Updates, Updates, Updates

It has been busy lately. Well, let’s face it, it’s always busy around our house!

I am just about done updating That One Small Omission and More Than I Can Say for their re-release. The newly named That Missed Call is now undergoing major updates. Competing with the Dead Man is now moving closer and closer to its release. Phew!

Oh, yeah, and my serial novel, The Stained Glass Window, is almost ready for its release on April 15, 2021. I will release here it on this site, and on Wattpad on the 15th, and I think you will enjoy Lily’s adventures in this new book.

 

My Secret!

I am thrilled to announce that I will publish a serial novel starting in mid-April!

What does that mean? It means that on this website, and on wattpad.com, I will publish my newest novel, The Stained Glass Window, in three parts. The book will be free to all readers, and can be shared out as well.

Why do this? Sometimes it is fun to try something new. For a while now, I’ve been writing serial novels as a ghostwriter, and I decided I wanted to write one under my name and share it with all of you. The first section will release on April 15, 2021.

And I cried…

After Sam died, I wasn’t sure if I would ever stop crying.

For weeks, I cried daily, sometimes multiple times in one day. We all cried like that. Sometimes it would be slow, soft crying, with tears running down my cheeks one at a time. Sometimes I cried so hard it hurt. Sobbing, really. Tears would stream down my face, wetting my shirt, running into my mouth. Snot would stream down as well, and eventually, my eyes would swell almost shut from the process.

Over time, the crying slowed, then mostly stopped. Not that I wasn’t still grieving, I will grieve for the rest of my life.

Then, in May 2019, my husband was diagnosed with ALS. And I cried. We cried. Again, sometimes slow, quiet tears. Sometimes loud sobs. I cried in anger. Frustration. Disbelief. Grief. Fear.

Slowly, the tears mostly stopped. It’s not that as we cross over some milestones in this process that I don’t cry, because I certainly do, but not like I did in the beginning.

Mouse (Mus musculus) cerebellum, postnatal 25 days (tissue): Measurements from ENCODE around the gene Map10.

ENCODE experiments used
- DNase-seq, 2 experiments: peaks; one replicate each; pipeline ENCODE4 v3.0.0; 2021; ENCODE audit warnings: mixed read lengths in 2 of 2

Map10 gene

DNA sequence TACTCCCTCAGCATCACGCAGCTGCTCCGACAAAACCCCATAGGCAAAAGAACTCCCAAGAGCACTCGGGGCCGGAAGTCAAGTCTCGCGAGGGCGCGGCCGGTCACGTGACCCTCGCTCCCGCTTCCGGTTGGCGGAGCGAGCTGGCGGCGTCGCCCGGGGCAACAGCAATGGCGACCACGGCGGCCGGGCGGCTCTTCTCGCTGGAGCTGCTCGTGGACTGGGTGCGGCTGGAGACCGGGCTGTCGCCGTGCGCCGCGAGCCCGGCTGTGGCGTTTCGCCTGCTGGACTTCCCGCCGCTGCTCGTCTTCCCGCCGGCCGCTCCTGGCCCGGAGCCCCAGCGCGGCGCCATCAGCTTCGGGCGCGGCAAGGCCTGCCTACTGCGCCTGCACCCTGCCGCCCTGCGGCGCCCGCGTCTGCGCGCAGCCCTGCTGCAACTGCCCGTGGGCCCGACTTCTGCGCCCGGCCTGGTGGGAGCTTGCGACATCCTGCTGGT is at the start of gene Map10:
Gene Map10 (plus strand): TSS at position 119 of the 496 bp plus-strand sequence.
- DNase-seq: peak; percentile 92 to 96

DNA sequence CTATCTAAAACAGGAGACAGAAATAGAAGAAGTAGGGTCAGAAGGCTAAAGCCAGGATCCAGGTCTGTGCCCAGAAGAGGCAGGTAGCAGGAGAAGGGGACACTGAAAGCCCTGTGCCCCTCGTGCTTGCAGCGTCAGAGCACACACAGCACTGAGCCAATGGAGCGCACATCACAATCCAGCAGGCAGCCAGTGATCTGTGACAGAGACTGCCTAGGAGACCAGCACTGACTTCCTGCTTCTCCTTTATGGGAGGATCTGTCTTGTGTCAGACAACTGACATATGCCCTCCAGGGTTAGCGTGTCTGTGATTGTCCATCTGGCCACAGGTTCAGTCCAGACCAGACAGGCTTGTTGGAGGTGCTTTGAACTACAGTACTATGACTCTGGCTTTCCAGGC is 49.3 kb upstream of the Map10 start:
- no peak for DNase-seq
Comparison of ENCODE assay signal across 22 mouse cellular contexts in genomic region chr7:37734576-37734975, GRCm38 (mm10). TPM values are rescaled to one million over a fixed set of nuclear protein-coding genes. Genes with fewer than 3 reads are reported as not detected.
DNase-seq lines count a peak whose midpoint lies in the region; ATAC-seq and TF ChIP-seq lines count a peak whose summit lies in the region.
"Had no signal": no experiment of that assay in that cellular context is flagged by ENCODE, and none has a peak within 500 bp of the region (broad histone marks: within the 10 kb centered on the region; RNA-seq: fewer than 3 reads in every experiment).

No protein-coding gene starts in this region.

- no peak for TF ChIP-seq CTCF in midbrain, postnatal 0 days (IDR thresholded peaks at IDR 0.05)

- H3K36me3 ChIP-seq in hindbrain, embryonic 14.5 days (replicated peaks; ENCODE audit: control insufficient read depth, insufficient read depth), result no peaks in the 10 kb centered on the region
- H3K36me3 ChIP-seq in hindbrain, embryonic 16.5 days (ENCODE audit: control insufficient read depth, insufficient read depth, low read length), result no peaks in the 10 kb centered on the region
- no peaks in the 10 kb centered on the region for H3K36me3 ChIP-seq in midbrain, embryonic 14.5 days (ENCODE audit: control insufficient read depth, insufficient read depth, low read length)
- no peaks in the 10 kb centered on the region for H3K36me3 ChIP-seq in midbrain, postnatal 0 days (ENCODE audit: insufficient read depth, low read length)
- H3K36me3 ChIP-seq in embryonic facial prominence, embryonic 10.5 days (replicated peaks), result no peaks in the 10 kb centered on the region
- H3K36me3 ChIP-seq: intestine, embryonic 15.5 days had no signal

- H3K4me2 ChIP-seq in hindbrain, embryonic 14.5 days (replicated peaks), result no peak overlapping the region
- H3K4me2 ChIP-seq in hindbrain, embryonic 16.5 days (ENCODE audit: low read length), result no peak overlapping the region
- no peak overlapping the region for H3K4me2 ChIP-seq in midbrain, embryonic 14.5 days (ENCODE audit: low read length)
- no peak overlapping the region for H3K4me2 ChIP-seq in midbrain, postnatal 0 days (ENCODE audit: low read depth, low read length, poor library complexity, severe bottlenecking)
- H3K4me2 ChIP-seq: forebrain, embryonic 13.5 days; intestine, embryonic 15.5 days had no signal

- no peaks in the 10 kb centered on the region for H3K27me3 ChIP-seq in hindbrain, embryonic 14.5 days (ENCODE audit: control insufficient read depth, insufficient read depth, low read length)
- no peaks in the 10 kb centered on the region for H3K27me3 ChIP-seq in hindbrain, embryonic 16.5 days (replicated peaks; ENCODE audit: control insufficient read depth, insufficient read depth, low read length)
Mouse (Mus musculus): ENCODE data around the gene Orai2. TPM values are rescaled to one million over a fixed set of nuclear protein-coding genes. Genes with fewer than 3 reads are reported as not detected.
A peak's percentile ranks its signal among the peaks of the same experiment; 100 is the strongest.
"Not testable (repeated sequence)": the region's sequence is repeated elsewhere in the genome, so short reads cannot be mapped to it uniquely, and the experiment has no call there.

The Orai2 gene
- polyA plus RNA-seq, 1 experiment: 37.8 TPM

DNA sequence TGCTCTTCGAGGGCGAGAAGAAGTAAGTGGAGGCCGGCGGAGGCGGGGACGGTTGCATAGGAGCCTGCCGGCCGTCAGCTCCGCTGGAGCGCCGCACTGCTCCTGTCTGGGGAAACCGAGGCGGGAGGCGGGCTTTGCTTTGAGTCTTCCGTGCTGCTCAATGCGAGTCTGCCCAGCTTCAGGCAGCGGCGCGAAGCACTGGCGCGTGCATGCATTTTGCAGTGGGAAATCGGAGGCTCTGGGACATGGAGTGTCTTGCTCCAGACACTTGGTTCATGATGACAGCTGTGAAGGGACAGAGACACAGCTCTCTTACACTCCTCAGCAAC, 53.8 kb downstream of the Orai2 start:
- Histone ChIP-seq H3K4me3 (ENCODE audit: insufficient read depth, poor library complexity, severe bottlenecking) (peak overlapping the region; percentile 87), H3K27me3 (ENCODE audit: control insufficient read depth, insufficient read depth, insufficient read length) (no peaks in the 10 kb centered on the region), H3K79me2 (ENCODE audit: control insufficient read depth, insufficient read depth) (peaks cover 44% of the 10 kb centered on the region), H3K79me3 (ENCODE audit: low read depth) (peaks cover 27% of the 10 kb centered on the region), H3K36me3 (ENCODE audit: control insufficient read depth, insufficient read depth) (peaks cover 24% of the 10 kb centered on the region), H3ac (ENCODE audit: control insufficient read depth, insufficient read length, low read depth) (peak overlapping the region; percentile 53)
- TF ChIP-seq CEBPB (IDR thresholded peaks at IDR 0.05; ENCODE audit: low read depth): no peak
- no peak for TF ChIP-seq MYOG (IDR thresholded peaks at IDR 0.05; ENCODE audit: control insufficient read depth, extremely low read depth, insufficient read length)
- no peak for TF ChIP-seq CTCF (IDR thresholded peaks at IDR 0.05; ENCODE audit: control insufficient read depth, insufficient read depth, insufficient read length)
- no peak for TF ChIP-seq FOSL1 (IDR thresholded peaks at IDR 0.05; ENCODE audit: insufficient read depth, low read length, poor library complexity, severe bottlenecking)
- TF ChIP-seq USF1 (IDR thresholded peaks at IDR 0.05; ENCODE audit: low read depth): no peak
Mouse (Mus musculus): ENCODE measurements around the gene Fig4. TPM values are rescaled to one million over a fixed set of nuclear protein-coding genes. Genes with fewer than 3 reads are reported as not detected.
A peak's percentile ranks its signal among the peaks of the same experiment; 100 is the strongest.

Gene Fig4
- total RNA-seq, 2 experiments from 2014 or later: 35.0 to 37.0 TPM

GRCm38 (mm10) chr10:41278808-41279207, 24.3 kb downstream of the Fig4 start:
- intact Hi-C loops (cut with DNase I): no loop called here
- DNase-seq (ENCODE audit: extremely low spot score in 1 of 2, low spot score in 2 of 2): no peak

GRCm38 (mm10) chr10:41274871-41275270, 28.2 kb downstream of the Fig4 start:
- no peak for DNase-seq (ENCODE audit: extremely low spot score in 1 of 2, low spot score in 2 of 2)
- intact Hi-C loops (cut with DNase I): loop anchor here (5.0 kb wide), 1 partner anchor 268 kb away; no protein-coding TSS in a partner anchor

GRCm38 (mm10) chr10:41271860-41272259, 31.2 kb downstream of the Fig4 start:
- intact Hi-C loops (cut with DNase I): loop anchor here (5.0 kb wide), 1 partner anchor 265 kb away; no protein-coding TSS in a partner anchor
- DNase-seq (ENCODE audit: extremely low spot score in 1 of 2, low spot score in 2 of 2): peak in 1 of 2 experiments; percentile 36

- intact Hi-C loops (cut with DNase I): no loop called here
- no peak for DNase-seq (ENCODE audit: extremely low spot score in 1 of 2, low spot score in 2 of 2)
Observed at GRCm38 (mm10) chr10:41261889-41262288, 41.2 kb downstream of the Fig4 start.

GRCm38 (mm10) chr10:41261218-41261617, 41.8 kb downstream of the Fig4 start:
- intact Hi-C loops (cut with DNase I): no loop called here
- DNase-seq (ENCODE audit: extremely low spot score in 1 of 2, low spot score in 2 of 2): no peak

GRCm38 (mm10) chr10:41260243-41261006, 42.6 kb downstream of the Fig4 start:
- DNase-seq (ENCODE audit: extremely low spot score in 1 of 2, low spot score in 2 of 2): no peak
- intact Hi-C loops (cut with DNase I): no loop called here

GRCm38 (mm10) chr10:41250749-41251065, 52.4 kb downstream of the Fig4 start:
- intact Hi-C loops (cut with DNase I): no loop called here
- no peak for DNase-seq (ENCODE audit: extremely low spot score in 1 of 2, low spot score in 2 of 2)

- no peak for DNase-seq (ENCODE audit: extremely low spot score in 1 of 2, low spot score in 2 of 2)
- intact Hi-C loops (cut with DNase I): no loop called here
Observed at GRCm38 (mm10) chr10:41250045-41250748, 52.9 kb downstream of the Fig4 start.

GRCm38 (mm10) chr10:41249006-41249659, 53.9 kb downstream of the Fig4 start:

At first, after the diagnosis, I joined Facebook groups about ALS. Less than a week later, I had to leave them. The daily list of hell people were going through, or their deaths left me terrified and sobbing.

Then, I rejoined, and I found hope, a sense of community, and practical answers to my questions. Suggestions. Humor.

And love. Relentless love.

Those groups, those posts, became a daily part of my life, and still are. They keep me focused on love and advocacy. They remind me that no matter how daunting the situation, you can always find love and humor, and always, always find something for which to be grateful.

In the course of this, I started following one particular pALS (patient or person with ALS). A devoted family man, a teacher, someone with a great sense of humor. Almost every day, I would tell my family about one of his posts. He talked about the daily progression of ALS with brutal honesty and humor, as did his wife.

Over the last few days, I learned he is about to transition to his next phase of existence in this universe. Logically, I had known that for a while. But reading the posts announcing his entry into the last phase? I cried.

No, I didn’t cry. I cried long enough to tell my husband and youngest son why I was suddenly in tears while we were watching The Voice.

Then I sobbed. I sobbed for the injustice of the FDA loudly and clearly showing they don’t care about ALS patients. I sobbed for husbands and wives, losing the loves of their lives. I sobbed for children robbed of parents and grandparents. I howled through my tears for siblings, watching their brothers and sisters wither away.

Finally, the tears stopped, and I sat and gave thanks. I gave thanks for a husband who understood why I was crying for someone that I’d never had the chance to meet in person. I gave thanks for a son who just quietly hugged me when I came back to the TV room. I gave thanks for friends and family who are with us every step of the way.